I’m last on board for Washington Wine Month, but better late than never. And, to use another cliché, some things are worth the wait. As you can probably tell, I’m most familiar with California wines, predominantly due to proximity and availability — not to mention the added bonus that I can often meet with the winemakers directly. When it comes to Washington, I know my Chateau St. Michele from my Charles Smith and have tasted from the more boutique Amavi Cellars. But when I heard that DeLille Cellars is Washington’s Bordeaux-style pioneers, I was more than willing to reach outside my border. I present to you DeLille Cellars 2014 D2 Bordeaux-style red blend.
I don’t like a lot of Merlot. I know I’ve said this before — It has nothing to do with an un-named movie, it’s just a personal experience thing. Many Merlots in my pre-wine adventure days, seemed to taste like bland, generic red table wine: boring, flavorless, not worth the time and effort. But I’ve learned to not let one or two (or half a dozen) bad eggs spoil the whole bunch. Just note, when I write about a Merlot, it means it’s a wine worth at least exploring. Cheers, Rutherford Ranch: you made the cut.
After experiencing the sophistication of Lombardi Wines 2014 Sonoma Coast Chardonnay, I had nothing but high expectations for Tony Lombardi’s Pinot Noir. Rightly so since the Lombardi family has called Petaluma — host to the cool climate Petaluma Gap district of the Sonoma Coast — home since 1947. And since 2012, when Tony first started his label, he and his team have been sourcing small lot Pinot Noir grapes from the prestigious Griffins Lair, Sonoma Stage, Spring Hill, and Terra de Promisso Vineyards.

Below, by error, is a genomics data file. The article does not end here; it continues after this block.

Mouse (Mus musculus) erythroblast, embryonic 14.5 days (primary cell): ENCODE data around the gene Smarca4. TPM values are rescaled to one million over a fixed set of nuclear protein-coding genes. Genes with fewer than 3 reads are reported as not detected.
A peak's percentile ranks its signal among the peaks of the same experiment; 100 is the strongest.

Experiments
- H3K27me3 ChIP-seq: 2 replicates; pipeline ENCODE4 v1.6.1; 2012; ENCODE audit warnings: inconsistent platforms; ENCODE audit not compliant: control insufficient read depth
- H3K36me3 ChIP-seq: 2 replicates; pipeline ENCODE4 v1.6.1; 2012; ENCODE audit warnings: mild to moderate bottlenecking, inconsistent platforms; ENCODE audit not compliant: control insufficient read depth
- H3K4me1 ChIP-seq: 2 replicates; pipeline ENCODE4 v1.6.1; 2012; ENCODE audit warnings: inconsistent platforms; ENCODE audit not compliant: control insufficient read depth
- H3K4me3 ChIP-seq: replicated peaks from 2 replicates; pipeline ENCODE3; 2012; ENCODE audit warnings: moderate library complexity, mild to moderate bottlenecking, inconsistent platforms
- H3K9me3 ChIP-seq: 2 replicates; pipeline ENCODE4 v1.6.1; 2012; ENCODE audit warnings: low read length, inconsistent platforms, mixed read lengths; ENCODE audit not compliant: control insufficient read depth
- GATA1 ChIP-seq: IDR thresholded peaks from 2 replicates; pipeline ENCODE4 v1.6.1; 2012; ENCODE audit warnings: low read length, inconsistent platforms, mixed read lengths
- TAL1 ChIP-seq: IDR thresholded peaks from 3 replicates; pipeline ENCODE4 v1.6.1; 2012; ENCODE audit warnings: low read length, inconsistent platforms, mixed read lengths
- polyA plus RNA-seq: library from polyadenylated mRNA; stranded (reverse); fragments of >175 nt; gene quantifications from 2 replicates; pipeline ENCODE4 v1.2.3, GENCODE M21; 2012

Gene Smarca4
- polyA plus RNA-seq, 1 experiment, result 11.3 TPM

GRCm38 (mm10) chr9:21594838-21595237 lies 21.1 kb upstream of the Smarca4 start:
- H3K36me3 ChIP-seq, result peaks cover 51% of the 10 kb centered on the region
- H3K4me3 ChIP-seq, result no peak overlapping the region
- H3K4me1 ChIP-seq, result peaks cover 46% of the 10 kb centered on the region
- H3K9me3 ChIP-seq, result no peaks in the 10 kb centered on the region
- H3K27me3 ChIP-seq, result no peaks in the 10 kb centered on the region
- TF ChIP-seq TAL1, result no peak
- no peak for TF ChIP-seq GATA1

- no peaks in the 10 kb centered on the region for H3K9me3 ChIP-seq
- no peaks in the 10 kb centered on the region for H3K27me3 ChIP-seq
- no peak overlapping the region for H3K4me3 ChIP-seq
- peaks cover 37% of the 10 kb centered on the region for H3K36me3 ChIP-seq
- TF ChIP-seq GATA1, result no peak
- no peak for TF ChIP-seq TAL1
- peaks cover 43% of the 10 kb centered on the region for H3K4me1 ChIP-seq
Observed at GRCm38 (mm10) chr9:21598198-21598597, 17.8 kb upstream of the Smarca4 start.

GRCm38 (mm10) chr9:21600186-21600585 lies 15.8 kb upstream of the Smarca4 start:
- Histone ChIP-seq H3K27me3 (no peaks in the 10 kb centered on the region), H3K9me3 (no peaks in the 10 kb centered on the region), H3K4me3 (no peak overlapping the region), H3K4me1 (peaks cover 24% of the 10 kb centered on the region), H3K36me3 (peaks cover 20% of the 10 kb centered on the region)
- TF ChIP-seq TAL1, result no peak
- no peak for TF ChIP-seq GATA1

What I love — what I really love about boutique wineries is that “single vineyard” is (often) a norm. And, I don’t want to be a wine snob or anything, but I’ve had the opportunity to taste the difference between an “appellation series,” a “vineyard series,” and “single vineyard series” as it pertains to the same winery and same varietal. And I have to say, the attention to detail given to the single vineyard series — whether from a major player or an up-and-comer — is astronomical. So you can imagine that when a small-lot winery, like Lombardi wines, stakes its whole business on two varietals (PN and Chard) that those vineyards are going to be quality sources and that the winemaker is going to take the utmost care to respect the fruit during production. So then it becomes — what I really love about boutique wineries is the quality of wine.
A delivery from Lindeman’s magically appeared on my doorstep one day. Not complaining — a gift of wine will never be turned down by me. I’d never heard of the name so had no expectations as to the value or quality of the wine.
Although I’m not usually a fan of the screw cap, I will say that it’s actually kind of great when one finds herself traveling quite a bit. No worries about forgetting to pack a corkscrew. So it was during my travels that I found myself enjoying my first bottle of Lindeman’s Bin 65 Chardonnay.